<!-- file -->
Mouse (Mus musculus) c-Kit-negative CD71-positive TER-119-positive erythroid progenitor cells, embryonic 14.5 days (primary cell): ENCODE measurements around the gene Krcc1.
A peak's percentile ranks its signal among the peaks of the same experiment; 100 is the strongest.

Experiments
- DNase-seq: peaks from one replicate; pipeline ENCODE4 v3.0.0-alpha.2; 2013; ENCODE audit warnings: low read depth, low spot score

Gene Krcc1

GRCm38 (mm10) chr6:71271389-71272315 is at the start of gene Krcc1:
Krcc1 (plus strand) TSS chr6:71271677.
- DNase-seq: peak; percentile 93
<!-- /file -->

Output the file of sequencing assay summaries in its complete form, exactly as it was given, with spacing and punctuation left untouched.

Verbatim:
Mouse (Mus musculus) c-Kit-negative CD71-positive TER-119-positive erythroid progenitor cells, embryonic 14.5 days (primary cell): ENCODE measurements around the gene Krcc1.
A peak's percentile ranks its signal among the peaks of the same experiment; 100 is the strongest.

Experiments
- DNase-seq: peaks from one replicate; pipeline ENCODE4 v3.0.0-alpha.2; 2013; ENCODE audit warnings: low read depth, low spot score

Gene Krcc1

GRCm38 (mm10) chr6:71271389-71272315 is at the start of gene Krcc1:
Krcc1 (plus strand) TSS chr6:71271677.
- DNase-seq: peak; percentile 93